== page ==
NYC’s Upcoming Subterranean Park Gets A Little Design Help From The Community

Students of the Lowline Young Designers Program ponder the revolutionary public park to be created beneath the city’s sidewalks.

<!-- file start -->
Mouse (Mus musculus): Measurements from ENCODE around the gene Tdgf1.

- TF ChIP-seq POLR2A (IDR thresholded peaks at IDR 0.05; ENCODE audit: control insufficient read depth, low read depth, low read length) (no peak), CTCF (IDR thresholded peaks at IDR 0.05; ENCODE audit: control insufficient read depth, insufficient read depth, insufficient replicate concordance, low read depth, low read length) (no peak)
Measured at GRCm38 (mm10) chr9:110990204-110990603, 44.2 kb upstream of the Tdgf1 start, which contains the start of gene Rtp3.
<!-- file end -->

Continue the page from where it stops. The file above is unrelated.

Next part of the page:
As buildable land for public works projects in NYC becomes scarce, those with a commitment to the communal have had to get creative with their thinking. Though the Highline is the golden child of recent developments—providing not just a nifty tourist attraction, but also an inventive way to create parks in a cramped city—the proposed Lowline is poised to bring this ingenuity underground. Still in the development stages, the Lowline park will use solar technology to light and power the historic Williamsburg Bridge trolley terminal, closed in 1948, which lies beneath Delancey Street on the Lower East Side. According to the Lowline’s press release, “Our vision is a stunning underground park, providing a beautiful respite and a cultural attraction in one of the world’s most dense, exciting urban environments.” The park would also sit adjacent to the JMZ subway stop at Essex Street, allowing a seamless integration into the city’s transportation lifeblood. So far, plans for the Lowline have been endorsed by the vast majority of elected officials, local community leaders, and senior officials in New York City Mayor Bill DeBlasio's administration. Hopefully, with proper capital and the go-ahead from the city, construction on this ambitious project will commence within the next five years. Recently, 3-D renderings of the future underground Lowline park went on display at the Mark Miller Gallery, generated by local students as part of the organization's Young Designers Program. The initiative was launched to give kids an opportunity to “design their neighborhood park” and make science, tech, engineering, arts and math (STEAM) fun and interactive. The Lowline Young Designers Program (YDP) is part of a larger, immersive after-school initiative meant to encourage hands-on youth education in the neighborhood, making it a truly organic project. The Lowline team partnered with some of the area’s largest and oldest community organizations—including Asian Americans for Equality, Educational Alliance, Grand Street Settlement, Henry Street Settlement, University Settlement, and the 14th Street Y. The students, working in collaboration, translated their findings and design concepts into physical 3-D models, and exhibited them at the gallery alongside photos and written narratives.